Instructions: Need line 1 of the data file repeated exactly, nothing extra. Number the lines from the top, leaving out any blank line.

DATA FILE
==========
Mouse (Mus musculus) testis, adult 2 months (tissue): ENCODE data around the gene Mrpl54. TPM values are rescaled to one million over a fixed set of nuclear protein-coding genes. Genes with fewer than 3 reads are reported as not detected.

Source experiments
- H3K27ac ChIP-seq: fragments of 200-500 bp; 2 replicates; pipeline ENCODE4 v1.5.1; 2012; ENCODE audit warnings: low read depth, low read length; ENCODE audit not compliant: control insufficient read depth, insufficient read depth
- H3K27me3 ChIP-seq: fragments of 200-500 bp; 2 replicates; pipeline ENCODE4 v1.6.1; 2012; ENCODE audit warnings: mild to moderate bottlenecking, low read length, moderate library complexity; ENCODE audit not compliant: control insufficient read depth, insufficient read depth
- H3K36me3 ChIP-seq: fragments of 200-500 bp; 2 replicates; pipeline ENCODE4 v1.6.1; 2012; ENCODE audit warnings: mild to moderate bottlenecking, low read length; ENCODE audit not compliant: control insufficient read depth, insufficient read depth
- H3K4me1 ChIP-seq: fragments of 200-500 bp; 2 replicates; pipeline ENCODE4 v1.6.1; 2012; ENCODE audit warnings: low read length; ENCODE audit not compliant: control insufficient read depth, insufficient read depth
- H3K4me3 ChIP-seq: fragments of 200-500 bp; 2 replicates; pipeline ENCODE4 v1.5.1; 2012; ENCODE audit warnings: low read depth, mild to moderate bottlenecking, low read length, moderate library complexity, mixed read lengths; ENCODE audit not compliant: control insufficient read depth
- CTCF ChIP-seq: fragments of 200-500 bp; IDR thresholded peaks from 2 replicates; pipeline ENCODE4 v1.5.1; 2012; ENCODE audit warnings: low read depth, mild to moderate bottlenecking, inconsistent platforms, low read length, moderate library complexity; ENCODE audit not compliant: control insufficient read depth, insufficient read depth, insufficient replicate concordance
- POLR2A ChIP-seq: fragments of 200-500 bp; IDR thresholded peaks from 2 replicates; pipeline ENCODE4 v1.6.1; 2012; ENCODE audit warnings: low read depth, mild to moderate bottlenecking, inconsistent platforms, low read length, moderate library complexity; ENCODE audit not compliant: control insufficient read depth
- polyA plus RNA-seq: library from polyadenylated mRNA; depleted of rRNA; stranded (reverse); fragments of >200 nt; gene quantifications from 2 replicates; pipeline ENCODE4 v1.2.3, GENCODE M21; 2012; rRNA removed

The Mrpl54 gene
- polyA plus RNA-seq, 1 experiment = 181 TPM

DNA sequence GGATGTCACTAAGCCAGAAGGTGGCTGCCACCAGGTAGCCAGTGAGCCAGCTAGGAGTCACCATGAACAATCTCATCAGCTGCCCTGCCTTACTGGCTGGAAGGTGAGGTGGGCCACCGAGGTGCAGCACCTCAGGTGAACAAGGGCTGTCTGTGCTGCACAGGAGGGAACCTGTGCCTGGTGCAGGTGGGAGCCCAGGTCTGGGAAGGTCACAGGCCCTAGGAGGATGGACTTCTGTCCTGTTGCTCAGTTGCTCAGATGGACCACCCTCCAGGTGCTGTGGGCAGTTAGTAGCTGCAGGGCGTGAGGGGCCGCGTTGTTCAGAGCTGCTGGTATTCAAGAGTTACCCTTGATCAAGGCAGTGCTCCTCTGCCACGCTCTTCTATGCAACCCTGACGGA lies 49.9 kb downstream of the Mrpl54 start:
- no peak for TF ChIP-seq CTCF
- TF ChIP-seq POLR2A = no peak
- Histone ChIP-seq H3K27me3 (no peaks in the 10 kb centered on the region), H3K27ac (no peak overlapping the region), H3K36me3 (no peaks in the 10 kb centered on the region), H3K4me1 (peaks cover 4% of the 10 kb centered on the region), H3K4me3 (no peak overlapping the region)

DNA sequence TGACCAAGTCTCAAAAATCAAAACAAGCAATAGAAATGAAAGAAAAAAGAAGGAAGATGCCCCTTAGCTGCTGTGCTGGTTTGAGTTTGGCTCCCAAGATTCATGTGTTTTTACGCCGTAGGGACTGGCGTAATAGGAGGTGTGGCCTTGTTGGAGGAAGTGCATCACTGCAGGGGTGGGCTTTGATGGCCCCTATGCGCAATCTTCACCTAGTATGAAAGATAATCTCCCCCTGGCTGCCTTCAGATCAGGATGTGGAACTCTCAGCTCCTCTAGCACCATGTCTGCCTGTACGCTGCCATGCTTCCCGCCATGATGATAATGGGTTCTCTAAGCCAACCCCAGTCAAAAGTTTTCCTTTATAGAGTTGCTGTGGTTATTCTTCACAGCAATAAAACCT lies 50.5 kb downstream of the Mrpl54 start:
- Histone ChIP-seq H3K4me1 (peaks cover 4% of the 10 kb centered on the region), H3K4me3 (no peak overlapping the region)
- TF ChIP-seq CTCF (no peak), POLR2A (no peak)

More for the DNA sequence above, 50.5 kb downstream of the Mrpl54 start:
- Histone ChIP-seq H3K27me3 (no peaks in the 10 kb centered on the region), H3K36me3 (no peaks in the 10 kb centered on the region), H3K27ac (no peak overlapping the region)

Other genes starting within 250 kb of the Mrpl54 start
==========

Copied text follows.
Mouse (Mus musculus) testis, adult 2 months (tissue): ENCODE data around the gene Mrpl54. TPM values are rescaled to one million over a fixed set of nuclear protein-coding genes. Genes with fewer than 3 reads are reported as not detected.